City College of San Francisco, facing closure in July, dodged a bullet Wednesday when a Superior Court judge ruled the school couldn’t lose its accreditation until a trial was held on the accusations against it.
Those accusations came from the Accrediting Commission for Community and Junior Colleges (ACCJC), which has been threatening the largest community college in California with sanctions since at least 2006. Last year, the commission gave the school an ultimatum: fix 14 specific deficiencies or face the death penalty. In a press release (pdf), the commission said the college fully responded to just two of the problems and corrected very little.
In July, the commission gave the school with 80,000 students one year to comply or face closure. But the next month, the commission’s own accreditation was challenged by the U.S. Department of Education and that action formed the basis of separate lawsuits in defense of the school filed by San Francisco City Attorney Dennis Herrera and American Federation of Teachers Local 2121. San Francisco Superior Court Judge Dennis Karnow’s ruling addressed both lawsuits.
Specifically, the education department said the commission violated four regulations. The commission did not have enough teachers on its evaluation team; it had a conflict-of-interest because the commission president’s husband was on the evaluation team; the commission did not give the school a clear, detailed report on its failings; and the school was apparently allowed to be out of compliance for years before being punished.
The city attorney made it clear he thought the commission’s action was politically motivated by people trying to “restrict the mission of community colleges by focusing on degree completion to the detriment of vocational, remedial and non-credit education.” In a press release lauding Judge Karnow’s decision, the city attorney’s office said, “The accrediting body's political agenda—shared by conservative advocacy organizations, for-profit colleges and student lender interests—represents a significant departure from the abiding ‘open access’ mission repeatedly affirmed by the California legislature and pursued by San Francisco's Community College District since it was first established.”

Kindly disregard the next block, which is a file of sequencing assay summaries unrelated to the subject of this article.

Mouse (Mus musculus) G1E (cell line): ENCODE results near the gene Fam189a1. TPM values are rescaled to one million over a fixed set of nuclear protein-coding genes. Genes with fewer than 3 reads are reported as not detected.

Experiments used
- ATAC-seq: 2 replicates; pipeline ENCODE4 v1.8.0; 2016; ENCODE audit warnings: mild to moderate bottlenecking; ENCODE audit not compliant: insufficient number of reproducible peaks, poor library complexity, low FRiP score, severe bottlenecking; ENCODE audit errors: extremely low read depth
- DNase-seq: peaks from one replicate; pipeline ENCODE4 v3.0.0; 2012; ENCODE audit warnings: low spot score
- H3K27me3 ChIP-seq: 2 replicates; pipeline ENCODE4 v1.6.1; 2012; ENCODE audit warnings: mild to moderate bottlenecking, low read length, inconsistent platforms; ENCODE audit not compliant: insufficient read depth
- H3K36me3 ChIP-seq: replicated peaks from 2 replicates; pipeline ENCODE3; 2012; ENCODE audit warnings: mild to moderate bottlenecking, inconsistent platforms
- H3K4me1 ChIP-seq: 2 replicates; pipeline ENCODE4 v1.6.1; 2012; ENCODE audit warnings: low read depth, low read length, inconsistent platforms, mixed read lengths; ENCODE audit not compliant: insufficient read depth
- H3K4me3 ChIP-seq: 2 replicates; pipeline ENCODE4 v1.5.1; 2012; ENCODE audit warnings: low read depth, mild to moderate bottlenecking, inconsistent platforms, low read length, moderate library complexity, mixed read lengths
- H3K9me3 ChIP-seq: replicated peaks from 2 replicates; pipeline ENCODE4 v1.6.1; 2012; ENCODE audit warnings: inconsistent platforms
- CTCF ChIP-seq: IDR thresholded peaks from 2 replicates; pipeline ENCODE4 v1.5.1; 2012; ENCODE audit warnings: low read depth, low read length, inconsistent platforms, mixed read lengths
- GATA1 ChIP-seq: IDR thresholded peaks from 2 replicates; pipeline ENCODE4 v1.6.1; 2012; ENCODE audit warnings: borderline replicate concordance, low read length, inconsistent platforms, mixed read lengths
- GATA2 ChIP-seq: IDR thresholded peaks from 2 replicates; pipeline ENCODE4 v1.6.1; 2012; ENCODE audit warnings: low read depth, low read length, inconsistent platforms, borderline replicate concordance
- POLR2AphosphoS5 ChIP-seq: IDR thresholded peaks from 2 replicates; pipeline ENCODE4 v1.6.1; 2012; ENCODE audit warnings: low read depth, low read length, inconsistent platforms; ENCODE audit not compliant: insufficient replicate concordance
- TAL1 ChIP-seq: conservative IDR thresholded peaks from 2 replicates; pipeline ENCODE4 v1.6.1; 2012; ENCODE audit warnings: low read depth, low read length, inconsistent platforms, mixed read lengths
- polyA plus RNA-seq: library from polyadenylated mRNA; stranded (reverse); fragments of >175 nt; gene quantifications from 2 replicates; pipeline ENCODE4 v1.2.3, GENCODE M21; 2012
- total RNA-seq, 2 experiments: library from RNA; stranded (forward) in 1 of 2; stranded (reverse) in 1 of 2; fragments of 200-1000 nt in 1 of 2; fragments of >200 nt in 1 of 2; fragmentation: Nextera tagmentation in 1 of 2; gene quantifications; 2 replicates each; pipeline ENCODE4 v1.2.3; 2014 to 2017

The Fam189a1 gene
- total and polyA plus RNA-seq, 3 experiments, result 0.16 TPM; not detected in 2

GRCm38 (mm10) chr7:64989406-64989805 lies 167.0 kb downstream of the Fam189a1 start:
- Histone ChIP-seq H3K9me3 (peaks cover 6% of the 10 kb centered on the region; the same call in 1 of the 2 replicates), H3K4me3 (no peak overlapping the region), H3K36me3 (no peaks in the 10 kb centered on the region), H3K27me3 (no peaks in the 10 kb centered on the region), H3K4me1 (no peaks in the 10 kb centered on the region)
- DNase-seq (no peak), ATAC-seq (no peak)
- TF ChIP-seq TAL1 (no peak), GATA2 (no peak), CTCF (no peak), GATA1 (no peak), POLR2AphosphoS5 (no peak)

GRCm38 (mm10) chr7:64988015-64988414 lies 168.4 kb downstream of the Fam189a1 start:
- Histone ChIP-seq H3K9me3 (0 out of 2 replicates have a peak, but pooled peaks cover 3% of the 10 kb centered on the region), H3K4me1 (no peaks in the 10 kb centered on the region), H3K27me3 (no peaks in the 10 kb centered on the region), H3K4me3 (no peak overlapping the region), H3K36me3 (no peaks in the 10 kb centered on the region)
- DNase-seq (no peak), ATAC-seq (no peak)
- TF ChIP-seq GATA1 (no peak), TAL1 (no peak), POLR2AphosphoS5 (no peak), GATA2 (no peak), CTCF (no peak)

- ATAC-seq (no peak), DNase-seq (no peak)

The commission made its case last year in a 66-page report that cited a “veil of distrust among the governance groups” at the college and a “failure to react to ongoing reduced funding” among its complaints. More specifically, the report recommended the school add more classified staff and administrators, more efficiently operate and maintain existing facilities, secure its technology infrastructure, manage its finances better to avoid “excessive” short-term borrowing, improve assessments of student learning and achievement and do a better job of reporting its financial information.
The criticism came after the school had already closed two campuses, laid off more than 40 counselors and support staff, and cut faculty salaries 7%.
In reaching his decision to grant an injunction, Judge Karnow weighed the harm done by closing the school in July and the likelihood that the plaintiffs would ultimately win the case on its merits. The judge thought the city attorney had a decent shot at winning his case, but also thought it undeniable that the harm done by closure would be “catastrophic:”
“Without accreditation the College would almost certainly close and about 80,000 students would either lose their educational opportunities or hope to transfer elsewhere; and for many of them, the transfer is not realistic. The impact on the teachers, faculty, and the City would be incalculable in both senses of the term. The impact cannot be calculated, and it would be extreme.”